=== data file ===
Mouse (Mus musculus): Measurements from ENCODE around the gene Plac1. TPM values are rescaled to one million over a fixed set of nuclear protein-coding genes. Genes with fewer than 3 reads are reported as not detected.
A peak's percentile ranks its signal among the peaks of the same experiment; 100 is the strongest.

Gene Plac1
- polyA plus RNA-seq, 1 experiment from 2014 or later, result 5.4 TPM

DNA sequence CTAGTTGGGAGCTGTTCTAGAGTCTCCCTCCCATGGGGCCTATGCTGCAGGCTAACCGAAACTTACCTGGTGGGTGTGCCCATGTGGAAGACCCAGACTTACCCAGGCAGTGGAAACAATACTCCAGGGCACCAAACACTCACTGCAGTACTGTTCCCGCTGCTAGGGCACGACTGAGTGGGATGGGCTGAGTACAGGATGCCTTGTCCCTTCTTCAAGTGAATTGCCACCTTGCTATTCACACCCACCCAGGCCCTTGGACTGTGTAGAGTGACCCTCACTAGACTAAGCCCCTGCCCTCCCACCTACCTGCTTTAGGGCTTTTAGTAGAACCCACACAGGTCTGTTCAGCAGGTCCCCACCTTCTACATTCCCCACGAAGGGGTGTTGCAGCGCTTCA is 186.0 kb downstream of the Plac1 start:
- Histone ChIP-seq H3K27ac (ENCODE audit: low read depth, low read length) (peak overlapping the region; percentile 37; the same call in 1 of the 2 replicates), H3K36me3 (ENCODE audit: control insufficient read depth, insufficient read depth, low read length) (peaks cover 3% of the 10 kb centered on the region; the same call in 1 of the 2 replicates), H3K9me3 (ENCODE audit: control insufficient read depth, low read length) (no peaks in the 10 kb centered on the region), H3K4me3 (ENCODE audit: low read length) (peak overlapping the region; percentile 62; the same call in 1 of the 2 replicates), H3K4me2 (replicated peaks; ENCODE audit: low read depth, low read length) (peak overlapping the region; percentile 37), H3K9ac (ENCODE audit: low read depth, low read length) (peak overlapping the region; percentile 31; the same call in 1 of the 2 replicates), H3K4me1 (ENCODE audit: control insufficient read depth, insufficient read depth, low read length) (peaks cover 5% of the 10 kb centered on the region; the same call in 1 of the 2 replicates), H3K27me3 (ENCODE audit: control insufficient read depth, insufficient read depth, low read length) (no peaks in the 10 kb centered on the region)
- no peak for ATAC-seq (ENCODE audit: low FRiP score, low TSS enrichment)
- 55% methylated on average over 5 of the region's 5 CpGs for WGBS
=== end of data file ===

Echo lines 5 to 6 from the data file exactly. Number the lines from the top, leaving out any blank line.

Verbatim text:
DNA sequence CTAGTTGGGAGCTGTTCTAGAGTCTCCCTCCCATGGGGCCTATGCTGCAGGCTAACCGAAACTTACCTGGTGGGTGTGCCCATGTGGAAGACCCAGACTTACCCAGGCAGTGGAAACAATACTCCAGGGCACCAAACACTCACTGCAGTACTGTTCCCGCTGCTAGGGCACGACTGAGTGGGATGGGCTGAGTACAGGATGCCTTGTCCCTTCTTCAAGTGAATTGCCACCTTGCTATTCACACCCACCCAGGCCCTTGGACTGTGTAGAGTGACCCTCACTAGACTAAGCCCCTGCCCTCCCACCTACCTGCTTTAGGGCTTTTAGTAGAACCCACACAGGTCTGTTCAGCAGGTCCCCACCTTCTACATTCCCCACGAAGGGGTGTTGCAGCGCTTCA is 186.0 kb downstream of the Plac1 start:
- Histone ChIP-seq H3K27ac (ENCODE audit: low read depth, low read length) (peak overlapping the region; percentile 37; the same call in 1 of the 2 replicates), H3K36me3 (ENCODE audit: control insufficient read depth, insufficient read depth, low read length) (peaks cover 3% of the 10 kb centered on the region; the same call in 1 of the 2 replicates), H3K9me3 (ENCODE audit: control insufficient read depth, low read length) (no peaks in the 10 kb centered on the region), H3K4me3 (ENCODE audit: low read length) (peak overlapping the region; percentile 62; the same call in 1 of the 2 replicates), H3K4me2 (replicated peaks; ENCODE audit: low read depth, low read length) (peak overlapping the region; percentile 37), H3K9ac (ENCODE audit: low read depth, low read length) (peak overlapping the region; percentile 31; the same call in 1 of the 2 replicates), H3K4me1 (ENCODE audit: control insufficient read depth, insufficient read depth, low read length) (peaks cover 5% of the 10 kb centered on the region; the same call in 1 of the 2 replicates), H3K27me3 (ENCODE audit: control insufficient read depth, insufficient read depth, low read length) (no peaks in the 10 kb centered on the region)